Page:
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Study: Ice sheets may melt faster than previously thought Energy and Science

Study: Ice sheets may melt faster than previously thought Energy and Science

The planet’s ice sheets could melt and raise ocean levels “by several metres” while increasing global warming by just 0.5°C, according to recent studies highlighting hitherto ignored climate interactions. The ice sheets of Greenland and Antarctica, for example, have lost more than 500 billion tons annually since 2000, the equivalent of six Olympic-size swimming pools every second.

Until then, climate models underestimated the contribution of these events to rising sea levels, taking into account only the increase in land temperatures and ignoring the interactions between the atmosphere, ocean, ice sheets, and some glaciers.

A study conducted by researchers from South Korea and the United States proves that if the current climate policies are maintained, the melting of the Antarctic and Greenland ice sheets will raise sea levels by about half a meter by 2050. This figure could rise to 1.4 meters in a worst-case scenario, which from would generate a significant increase in greenhouse gas emissions.

The researchers rely on various scenarios proposed by experts from the United Nations’ Intergovernmental Panel on Climate Change (IPCC).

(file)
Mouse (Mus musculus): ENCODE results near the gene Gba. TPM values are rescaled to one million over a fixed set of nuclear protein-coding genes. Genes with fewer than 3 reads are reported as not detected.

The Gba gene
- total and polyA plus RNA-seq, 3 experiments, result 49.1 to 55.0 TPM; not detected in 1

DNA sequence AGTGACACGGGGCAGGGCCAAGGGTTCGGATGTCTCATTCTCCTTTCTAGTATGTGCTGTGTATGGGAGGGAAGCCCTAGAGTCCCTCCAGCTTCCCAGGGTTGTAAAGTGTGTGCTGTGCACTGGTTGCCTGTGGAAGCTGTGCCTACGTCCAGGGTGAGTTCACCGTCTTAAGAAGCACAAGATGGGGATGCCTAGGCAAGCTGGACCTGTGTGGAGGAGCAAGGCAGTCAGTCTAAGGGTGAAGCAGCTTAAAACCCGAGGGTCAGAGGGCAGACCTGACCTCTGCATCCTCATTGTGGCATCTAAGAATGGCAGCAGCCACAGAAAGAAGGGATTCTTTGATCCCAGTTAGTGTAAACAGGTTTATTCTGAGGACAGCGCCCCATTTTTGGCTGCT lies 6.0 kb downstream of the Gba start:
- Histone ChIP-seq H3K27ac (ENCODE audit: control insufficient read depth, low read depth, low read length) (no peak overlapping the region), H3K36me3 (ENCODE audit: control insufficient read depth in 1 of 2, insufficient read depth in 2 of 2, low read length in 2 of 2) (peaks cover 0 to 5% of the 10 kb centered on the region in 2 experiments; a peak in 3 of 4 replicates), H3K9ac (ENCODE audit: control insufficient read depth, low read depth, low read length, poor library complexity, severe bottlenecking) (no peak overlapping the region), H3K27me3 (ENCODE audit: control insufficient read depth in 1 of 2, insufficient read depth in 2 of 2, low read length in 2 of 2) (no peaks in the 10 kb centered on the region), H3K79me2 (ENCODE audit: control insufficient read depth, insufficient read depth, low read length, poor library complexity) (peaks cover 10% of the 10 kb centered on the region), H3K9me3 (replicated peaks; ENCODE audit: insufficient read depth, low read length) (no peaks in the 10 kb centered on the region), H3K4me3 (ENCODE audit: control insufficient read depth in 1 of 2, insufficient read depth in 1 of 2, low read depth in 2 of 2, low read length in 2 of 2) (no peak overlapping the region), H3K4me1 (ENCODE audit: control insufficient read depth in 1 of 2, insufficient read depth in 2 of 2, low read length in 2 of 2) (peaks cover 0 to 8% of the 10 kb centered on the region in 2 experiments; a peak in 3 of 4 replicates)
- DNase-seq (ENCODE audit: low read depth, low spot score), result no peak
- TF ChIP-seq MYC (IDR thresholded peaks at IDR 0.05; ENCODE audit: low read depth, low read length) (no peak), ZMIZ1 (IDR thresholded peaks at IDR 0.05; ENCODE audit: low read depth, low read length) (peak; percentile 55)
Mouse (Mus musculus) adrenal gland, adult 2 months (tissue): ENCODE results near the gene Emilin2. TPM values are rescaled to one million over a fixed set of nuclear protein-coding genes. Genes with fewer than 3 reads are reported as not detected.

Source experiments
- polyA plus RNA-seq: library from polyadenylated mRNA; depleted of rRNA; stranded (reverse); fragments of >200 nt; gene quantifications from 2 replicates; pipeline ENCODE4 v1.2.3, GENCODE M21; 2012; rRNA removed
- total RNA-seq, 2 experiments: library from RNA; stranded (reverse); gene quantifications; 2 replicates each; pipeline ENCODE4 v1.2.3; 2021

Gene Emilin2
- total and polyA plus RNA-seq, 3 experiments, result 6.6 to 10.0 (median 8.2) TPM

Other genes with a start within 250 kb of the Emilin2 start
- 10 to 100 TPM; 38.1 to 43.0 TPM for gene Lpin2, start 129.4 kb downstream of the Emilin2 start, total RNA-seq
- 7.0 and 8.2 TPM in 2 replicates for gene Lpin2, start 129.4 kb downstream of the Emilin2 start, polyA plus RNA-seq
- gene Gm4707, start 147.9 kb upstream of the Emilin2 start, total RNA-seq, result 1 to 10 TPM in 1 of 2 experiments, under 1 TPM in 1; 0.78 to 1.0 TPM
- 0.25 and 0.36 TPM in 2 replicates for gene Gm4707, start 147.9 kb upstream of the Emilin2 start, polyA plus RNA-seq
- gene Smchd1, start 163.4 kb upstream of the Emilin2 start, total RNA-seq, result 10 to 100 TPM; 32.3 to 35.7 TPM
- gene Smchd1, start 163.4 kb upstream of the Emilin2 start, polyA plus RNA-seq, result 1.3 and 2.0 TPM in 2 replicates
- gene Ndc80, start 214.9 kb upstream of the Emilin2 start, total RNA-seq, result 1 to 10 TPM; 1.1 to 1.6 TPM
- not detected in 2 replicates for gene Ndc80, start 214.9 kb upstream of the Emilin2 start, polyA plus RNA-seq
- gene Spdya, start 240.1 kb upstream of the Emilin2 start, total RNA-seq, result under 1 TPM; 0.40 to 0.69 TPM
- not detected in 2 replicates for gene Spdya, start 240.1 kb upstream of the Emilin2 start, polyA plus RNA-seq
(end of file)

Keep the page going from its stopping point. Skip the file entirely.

The study, published this week in Nature Communications, suggests when the uncontrollable melting of ice sheets and glaciers may accelerate.

“Our model sets thresholds between 1.5°C and 2°C for warming, with 1.8°C being our best estimate, for accelerated ice loss and sea level rise,” Fabian Schlosser of the University of California told AFP. Research author.

However, the temperatures associated with this phenomenon have not been precisely determined. Other studies published in the journal, on the other hand, show that Thwaites Glacier, in West Antarctica, is cracking in an unprecedented way. This glacier, the size of the UK, has already shrunk by 14km since the 1990s, but the phenomenon has not been fully understood due to a lack of data.

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An expedition of British and American scientists drilled a hole as deep as the Eiffel Towers (600 meters) through a thick layer of ice pushed by Thwaites into the Amundsen Sea. They found signs of accelerated erosion and cracks opened by seawater.

“Warm water enters the cracks and contributes to the erosion of the glacier at its weakest point,” said Brittney Schmidt, author of one of the studies and a professor at Cornell University in New York.

Another study published in the journal Earth’s Future highlights that sea level rise will destroy farmland and fresh water sources, forcing millions of people to be displaced sooner than expected.

The authors warn that “the time we have to prepare for increased exposure to flooding may be much shorter than expected.”

The calculations, until then, depended on misinterpreted data. Radar that measures the elevation of coastal areas often confuses treetops with rooftops, placing them at the same level as the ground. This means that the Earth is much lower than previously thought.

This content was developed by the world. Read more articles about sustainability and the environment from O Globo’s perspective at OnePlanet.